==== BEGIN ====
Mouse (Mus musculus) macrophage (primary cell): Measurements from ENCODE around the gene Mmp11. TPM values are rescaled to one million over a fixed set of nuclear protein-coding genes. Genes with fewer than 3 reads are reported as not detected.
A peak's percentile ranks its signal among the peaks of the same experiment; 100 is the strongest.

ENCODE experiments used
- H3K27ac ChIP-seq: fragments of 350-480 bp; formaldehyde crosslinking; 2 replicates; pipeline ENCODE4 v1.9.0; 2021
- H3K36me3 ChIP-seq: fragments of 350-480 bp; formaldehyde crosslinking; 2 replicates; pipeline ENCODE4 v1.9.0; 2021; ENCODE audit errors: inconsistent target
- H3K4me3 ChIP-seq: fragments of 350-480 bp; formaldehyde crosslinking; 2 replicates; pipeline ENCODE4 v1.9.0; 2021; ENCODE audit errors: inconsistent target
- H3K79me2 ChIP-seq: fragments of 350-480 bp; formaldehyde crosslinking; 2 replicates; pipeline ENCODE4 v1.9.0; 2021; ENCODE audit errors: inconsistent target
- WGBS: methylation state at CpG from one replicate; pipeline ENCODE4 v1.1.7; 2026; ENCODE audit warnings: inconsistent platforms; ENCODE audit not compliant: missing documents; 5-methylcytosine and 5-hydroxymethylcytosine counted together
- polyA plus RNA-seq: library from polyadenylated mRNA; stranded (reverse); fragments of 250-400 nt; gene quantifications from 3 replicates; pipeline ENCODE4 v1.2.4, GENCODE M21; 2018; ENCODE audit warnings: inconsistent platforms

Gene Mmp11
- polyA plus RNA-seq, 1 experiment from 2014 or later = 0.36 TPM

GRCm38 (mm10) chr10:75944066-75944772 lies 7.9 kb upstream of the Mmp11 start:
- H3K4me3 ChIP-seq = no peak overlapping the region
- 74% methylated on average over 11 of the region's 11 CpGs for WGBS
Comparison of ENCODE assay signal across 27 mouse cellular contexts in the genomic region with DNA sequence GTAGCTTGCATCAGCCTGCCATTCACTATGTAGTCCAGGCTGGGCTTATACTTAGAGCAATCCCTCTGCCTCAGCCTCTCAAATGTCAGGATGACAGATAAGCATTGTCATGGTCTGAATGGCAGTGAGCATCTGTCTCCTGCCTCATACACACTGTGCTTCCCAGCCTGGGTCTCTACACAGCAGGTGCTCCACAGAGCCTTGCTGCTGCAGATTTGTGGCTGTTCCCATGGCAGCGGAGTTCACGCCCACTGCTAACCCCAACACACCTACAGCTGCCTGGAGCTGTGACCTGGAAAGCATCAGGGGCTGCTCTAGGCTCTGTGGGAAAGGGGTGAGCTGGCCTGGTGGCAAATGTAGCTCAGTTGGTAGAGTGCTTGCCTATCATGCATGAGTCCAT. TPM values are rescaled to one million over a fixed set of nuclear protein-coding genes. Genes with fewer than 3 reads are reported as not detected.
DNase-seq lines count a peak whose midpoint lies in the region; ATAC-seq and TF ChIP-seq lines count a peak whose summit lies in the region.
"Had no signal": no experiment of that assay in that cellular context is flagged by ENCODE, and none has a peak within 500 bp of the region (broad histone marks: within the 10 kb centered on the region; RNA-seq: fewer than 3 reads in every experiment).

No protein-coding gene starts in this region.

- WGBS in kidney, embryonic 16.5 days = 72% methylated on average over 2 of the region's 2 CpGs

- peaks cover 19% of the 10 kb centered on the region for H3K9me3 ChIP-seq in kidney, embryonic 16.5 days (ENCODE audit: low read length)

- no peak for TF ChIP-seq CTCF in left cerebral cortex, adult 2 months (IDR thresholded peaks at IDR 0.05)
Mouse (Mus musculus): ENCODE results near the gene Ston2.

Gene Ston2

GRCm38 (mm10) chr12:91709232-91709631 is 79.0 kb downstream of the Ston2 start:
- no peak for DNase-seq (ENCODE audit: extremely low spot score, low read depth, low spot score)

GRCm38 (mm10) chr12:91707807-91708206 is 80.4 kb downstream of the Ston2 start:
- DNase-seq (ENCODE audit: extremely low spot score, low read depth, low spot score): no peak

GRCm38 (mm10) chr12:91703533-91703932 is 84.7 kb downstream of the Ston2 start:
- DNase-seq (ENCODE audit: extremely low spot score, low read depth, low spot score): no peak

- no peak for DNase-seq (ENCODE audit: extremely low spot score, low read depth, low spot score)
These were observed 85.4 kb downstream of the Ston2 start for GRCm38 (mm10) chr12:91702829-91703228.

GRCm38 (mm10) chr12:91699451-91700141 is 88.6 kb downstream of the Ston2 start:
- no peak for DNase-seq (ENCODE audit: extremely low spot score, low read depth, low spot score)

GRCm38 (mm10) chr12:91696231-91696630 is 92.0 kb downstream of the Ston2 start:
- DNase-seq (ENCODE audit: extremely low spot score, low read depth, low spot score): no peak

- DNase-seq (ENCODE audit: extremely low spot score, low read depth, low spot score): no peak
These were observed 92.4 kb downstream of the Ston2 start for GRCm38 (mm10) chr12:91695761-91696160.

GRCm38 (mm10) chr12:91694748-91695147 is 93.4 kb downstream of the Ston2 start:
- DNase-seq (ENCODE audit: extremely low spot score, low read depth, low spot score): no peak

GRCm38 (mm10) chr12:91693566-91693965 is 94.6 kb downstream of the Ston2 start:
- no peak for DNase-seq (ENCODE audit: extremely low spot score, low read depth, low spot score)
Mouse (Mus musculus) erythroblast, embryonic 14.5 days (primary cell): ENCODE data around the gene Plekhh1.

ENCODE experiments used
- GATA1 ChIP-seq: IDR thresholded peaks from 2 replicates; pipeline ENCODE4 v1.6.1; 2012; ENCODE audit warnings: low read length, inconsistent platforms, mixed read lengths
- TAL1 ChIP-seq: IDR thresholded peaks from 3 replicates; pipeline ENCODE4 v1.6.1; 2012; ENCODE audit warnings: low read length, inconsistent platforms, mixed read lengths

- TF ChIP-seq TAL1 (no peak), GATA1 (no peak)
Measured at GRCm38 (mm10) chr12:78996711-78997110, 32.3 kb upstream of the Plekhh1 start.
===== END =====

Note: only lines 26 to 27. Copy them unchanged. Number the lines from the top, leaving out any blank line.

GRCm38 (mm10) chr12:91707807-91708206 is 80.4 kb downstream of the Ston2 start:
- DNase-seq (ENCODE audit: extremely low spot score, low read depth, low spot score): no peak